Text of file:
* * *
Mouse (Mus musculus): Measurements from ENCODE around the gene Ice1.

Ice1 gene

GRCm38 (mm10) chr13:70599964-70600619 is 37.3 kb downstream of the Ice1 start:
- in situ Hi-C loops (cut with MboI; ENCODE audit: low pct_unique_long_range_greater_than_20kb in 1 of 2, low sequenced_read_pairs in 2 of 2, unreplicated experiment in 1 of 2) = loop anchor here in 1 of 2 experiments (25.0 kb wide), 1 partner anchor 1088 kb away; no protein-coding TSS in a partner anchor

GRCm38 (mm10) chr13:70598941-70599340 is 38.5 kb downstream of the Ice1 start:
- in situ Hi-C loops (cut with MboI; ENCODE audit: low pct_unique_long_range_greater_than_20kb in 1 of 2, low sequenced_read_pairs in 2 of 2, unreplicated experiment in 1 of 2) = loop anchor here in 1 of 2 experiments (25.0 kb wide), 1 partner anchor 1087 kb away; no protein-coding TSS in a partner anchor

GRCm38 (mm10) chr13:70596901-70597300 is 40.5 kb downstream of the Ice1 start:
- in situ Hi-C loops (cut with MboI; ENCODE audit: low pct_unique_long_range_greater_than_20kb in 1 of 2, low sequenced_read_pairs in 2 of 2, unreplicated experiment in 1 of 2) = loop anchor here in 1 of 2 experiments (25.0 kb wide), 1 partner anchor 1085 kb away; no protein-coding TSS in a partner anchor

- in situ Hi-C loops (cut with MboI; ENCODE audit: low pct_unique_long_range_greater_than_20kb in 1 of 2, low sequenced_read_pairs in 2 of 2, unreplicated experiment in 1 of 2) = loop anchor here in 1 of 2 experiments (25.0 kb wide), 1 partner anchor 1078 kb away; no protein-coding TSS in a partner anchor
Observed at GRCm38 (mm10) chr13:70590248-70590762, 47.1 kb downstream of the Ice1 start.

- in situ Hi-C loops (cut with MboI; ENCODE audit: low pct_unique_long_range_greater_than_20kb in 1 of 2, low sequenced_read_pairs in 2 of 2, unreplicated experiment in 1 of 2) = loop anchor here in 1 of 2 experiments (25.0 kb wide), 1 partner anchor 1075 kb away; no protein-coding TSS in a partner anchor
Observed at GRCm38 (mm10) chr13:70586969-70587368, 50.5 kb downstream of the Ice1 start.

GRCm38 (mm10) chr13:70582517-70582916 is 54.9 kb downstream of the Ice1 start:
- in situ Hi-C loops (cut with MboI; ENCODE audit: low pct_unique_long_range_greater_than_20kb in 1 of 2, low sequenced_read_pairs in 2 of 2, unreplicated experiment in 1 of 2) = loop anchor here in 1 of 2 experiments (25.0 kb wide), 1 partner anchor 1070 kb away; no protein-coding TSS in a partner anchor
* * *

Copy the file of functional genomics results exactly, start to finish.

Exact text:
Mouse (Mus musculus): Measurements from ENCODE around the gene Ice1.

Ice1 gene

GRCm38 (mm10) chr13:70599964-70600619 is 37.3 kb downstream of the Ice1 start:
- in situ Hi-C loops (cut with MboI; ENCODE audit: low pct_unique_long_range_greater_than_20kb in 1 of 2, low sequenced_read_pairs in 2 of 2, unreplicated experiment in 1 of 2) = loop anchor here in 1 of 2 experiments (25.0 kb wide), 1 partner anchor 1088 kb away; no protein-coding TSS in a partner anchor

GRCm38 (mm10) chr13:70598941-70599340 is 38.5 kb downstream of the Ice1 start:
- in situ Hi-C loops (cut with MboI; ENCODE audit: low pct_unique_long_range_greater_than_20kb in 1 of 2, low sequenced_read_pairs in 2 of 2, unreplicated experiment in 1 of 2) = loop anchor here in 1 of 2 experiments (25.0 kb wide), 1 partner anchor 1087 kb away; no protein-coding TSS in a partner anchor

GRCm38 (mm10) chr13:70596901-70597300 is 40.5 kb downstream of the Ice1 start:
- in situ Hi-C loops (cut with MboI; ENCODE audit: low pct_unique_long_range_greater_than_20kb in 1 of 2, low sequenced_read_pairs in 2 of 2, unreplicated experiment in 1 of 2) = loop anchor here in 1 of 2 experiments (25.0 kb wide), 1 partner anchor 1085 kb away; no protein-coding TSS in a partner anchor

- in situ Hi-C loops (cut with MboI; ENCODE audit: low pct_unique_long_range_greater_than_20kb in 1 of 2, low sequenced_read_pairs in 2 of 2, unreplicated experiment in 1 of 2) = loop anchor here in 1 of 2 experiments (25.0 kb wide), 1 partner anchor 1078 kb away; no protein-coding TSS in a partner anchor
Observed at GRCm38 (mm10) chr13:70590248-70590762, 47.1 kb downstream of the Ice1 start.

- in situ Hi-C loops (cut with MboI; ENCODE audit: low pct_unique_long_range_greater_than_20kb in 1 of 2, low sequenced_read_pairs in 2 of 2, unreplicated experiment in 1 of 2) = loop anchor here in 1 of 2 experiments (25.0 kb wide), 1 partner anchor 1075 kb away; no protein-coding TSS in a partner anchor
Observed at GRCm38 (mm10) chr13:70586969-70587368, 50.5 kb downstream of the Ice1 start.

GRCm38 (mm10) chr13:70582517-70582916 is 54.9 kb downstream of the Ice1 start:
- in situ Hi-C loops (cut with MboI; ENCODE audit: low pct_unique_long_range_greater_than_20kb in 1 of 2, low sequenced_read_pairs in 2 of 2, unreplicated experiment in 1 of 2) = loop anchor here in 1 of 2 experiments (25.0 kb wide), 1 partner anchor 1070 kb away; no protein-coding TSS in a partner anchor